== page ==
What can I do about heavy periods?
This is a common question from girls and young women with bleeding disorders who want to take part in sport or exercise programs. If you have heavy bleeding and pain from your periods, it can interfere with your daily life and mean you are less physically active. Heavy periods can lead to anaemia (low levels of iron in the blood), which can make you feel faint and tired and short of breath.
If your periods are causing problems for you, it is important for you to discuss this with your HTC nurse and doctor to see how this can best be managed. They might refer you to a gynaecologist (women’s health specialist) and develop a treatment plan for you so that your periods can be more manageable. You might also need treatment for anaemia. It is worth persevering to find a treatment plan that works for you – getting your periods under control can make a difference to your life generally, as well as making it easier to do sport, dance or go to the gym.
Heat packs and rest or distraction can sometimes help with pain during your period. Exercise can also reduce pain for some young women. Talk to your specialist doctor (haematologist) before taking medications for pain. Paracetamol (e.g., Panadol™) is usually recommended to start with but other medications such as ibuprofen (e.g., Nurofen™) or aspirin can make a bleeding tendency worse.
What to wear?
On a practical note, it’s worth investigating the types of sanitary protection around and see what works best for you. Sanitary products include pads, tampons, menstrual cups and period underwear, swimwear and activewear, which come in different sizes and thicknesses. Menstrual cups and period wear can be washed and used again. These products are all widely available online and most are in large shops like supermarkets and pharmacies, including menstrual cups and period underwear.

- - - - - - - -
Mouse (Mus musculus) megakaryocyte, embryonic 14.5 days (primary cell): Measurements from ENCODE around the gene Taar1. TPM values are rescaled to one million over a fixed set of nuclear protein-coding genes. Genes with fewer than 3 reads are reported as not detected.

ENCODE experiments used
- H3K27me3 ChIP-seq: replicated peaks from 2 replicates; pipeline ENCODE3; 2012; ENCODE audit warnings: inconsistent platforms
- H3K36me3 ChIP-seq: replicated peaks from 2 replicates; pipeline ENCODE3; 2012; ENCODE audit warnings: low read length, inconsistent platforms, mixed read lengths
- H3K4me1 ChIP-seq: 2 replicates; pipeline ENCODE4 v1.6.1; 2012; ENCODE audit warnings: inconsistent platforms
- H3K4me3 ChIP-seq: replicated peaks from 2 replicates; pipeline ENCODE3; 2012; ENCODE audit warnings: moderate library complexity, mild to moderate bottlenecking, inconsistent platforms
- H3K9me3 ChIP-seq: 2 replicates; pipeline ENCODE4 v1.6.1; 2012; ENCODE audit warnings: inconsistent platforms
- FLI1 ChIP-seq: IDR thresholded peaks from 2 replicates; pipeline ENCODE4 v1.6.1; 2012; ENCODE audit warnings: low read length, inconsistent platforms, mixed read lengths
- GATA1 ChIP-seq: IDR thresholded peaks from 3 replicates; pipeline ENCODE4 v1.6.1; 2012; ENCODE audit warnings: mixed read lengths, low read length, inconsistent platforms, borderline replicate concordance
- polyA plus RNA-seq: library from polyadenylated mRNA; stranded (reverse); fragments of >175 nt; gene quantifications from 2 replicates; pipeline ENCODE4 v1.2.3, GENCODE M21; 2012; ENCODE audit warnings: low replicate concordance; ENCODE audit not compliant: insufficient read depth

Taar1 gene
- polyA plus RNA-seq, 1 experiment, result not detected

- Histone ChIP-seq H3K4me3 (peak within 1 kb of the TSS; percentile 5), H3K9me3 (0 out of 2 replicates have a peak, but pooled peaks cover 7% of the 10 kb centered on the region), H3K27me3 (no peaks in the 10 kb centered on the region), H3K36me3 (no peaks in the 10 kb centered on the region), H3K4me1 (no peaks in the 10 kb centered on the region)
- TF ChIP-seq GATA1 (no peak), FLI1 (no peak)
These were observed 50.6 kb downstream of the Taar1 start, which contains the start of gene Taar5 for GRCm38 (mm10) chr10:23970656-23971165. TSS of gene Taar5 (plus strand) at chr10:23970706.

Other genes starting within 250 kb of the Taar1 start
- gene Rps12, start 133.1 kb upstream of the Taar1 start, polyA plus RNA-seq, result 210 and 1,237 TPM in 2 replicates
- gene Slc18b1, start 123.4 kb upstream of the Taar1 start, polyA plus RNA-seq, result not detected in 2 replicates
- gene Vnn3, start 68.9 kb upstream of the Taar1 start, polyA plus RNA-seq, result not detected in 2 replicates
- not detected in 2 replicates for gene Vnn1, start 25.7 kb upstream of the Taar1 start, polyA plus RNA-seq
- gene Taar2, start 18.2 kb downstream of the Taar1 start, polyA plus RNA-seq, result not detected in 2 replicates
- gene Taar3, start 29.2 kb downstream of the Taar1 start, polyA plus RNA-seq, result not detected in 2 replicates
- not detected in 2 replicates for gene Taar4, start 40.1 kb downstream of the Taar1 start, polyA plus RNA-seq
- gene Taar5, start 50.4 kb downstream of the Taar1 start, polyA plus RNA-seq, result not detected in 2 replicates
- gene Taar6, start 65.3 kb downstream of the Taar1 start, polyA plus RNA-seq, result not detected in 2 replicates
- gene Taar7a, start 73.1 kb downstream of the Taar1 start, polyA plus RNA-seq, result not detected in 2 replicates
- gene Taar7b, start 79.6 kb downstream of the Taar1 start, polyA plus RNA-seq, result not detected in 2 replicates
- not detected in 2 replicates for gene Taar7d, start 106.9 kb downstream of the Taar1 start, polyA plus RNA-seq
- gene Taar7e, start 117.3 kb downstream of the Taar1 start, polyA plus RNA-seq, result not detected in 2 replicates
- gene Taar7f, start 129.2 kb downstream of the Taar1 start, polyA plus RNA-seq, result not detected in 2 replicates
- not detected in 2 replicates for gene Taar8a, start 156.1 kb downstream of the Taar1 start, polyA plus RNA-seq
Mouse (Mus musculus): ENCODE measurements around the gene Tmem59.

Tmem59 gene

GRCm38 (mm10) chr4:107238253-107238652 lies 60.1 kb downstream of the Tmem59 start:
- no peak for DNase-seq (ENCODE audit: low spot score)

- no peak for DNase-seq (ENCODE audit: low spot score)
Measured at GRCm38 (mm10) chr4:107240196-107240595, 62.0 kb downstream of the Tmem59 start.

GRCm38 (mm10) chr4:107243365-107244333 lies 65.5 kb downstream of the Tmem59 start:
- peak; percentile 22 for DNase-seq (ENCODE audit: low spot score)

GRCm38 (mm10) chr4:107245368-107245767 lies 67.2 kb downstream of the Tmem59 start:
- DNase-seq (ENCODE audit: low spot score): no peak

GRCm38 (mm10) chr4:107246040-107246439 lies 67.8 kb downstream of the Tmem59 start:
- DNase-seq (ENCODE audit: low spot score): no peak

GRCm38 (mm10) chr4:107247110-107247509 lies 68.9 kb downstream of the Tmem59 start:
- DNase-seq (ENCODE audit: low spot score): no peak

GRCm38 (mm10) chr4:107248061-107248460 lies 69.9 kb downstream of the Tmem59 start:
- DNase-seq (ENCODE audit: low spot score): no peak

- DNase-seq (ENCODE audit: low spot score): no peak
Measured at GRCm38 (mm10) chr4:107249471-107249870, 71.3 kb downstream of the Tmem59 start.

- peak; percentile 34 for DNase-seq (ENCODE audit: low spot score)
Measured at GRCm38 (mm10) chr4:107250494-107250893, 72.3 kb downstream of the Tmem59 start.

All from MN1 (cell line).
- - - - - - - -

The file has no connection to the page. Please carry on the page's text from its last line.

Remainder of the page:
If you have heavy periods, you may find that you use a couple of different products at once, for example, inserting a tampon or a menstrual cup and having a pad or period underwear as an extra barrier against leakage. Make sure you follow the instructions about changing products regularly and washing reusable items – the last thing you want is to get an infection out of having a period!
Get to know how exercise impacts on bleeding with your period. You may find it works best if you change your tampon or pad immediately before you exercise and at half-time or breaks. Talk to other girls and young women and see what tips they have – you might be surprised to find how many others have problems with heavy periods, even if they don’t a bleeding disorder!
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Date last reviewed: 17 May 2021